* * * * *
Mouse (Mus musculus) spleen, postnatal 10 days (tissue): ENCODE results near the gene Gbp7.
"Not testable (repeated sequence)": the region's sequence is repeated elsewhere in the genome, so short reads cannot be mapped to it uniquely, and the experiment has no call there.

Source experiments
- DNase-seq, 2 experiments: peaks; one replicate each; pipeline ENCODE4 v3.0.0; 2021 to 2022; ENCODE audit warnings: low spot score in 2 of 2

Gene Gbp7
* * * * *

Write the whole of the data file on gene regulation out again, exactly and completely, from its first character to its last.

Mouse (Mus musculus) spleen, postnatal 10 days (tissue): ENCODE results near the gene Gbp7.
"Not testable (repeated sequence)": the region's sequence is repeated elsewhere in the genome, so short reads cannot be mapped to it uniquely, and the experiment has no call there.

Source experiments
- DNase-seq, 2 experiments: peaks; one replicate each; pipeline ENCODE4 v3.0.0; 2021 to 2022; ENCODE audit warnings: low spot score in 2 of 2

Gene Gbp7